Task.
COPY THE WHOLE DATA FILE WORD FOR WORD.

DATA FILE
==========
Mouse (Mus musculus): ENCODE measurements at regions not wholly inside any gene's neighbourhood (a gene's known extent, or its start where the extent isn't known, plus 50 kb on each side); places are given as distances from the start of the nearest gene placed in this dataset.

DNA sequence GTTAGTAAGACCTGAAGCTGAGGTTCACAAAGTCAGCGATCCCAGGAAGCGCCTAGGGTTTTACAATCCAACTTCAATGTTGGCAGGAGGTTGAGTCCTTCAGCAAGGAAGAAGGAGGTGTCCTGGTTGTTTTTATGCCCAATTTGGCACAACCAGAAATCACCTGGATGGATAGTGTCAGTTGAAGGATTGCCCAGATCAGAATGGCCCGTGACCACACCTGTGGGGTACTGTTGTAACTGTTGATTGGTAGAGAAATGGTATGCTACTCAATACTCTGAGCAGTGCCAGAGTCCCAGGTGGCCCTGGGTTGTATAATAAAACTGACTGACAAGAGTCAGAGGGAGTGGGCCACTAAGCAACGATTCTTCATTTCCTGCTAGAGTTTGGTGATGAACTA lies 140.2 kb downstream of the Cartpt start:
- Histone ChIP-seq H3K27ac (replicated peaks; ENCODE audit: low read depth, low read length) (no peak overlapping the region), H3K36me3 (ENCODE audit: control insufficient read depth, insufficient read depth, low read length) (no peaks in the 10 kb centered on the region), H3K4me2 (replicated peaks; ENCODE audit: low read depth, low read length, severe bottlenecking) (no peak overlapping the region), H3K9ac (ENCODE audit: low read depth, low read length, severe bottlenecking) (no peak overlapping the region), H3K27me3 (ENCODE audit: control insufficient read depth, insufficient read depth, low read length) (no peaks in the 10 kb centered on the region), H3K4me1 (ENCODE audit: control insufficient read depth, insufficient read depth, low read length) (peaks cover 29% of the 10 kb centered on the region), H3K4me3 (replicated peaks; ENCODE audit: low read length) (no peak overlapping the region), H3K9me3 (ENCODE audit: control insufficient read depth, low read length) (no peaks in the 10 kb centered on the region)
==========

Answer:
Mouse (Mus musculus): ENCODE measurements at regions not wholly inside any gene's neighbourhood (a gene's known extent, or its start where the extent isn't known, plus 50 kb on each side); places are given as distances from the start of the nearest gene placed in this dataset.

DNA sequence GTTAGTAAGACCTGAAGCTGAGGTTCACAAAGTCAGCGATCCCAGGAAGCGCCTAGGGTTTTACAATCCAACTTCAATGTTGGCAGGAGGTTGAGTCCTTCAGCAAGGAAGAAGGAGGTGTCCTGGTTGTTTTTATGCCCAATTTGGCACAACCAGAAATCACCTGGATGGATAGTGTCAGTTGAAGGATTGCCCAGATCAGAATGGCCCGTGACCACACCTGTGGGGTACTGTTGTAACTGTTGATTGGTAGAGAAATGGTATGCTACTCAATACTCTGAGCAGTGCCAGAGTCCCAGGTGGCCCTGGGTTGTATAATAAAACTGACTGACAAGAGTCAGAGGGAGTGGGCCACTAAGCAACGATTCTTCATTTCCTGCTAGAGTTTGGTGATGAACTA lies 140.2 kb downstream of the Cartpt start:
- Histone ChIP-seq H3K27ac (replicated peaks; ENCODE audit: low read depth, low read length) (no peak overlapping the region), H3K36me3 (ENCODE audit: control insufficient read depth, insufficient read depth, low read length) (no peaks in the 10 kb centered on the region), H3K4me2 (replicated peaks; ENCODE audit: low read depth, low read length, severe bottlenecking) (no peak overlapping the region), H3K9ac (ENCODE audit: low read depth, low read length, severe bottlenecking) (no peak overlapping the region), H3K27me3 (ENCODE audit: control insufficient read depth, insufficient read depth, low read length) (no peaks in the 10 kb centered on the region), H3K4me1 (ENCODE audit: control insufficient read depth, insufficient read depth, low read length) (peaks cover 29% of the 10 kb centered on the region), H3K4me3 (replicated peaks; ENCODE audit: low read length) (no peak overlapping the region), H3K9me3 (ENCODE audit: control insufficient read depth, low read length) (no peaks in the 10 kb centered on the region)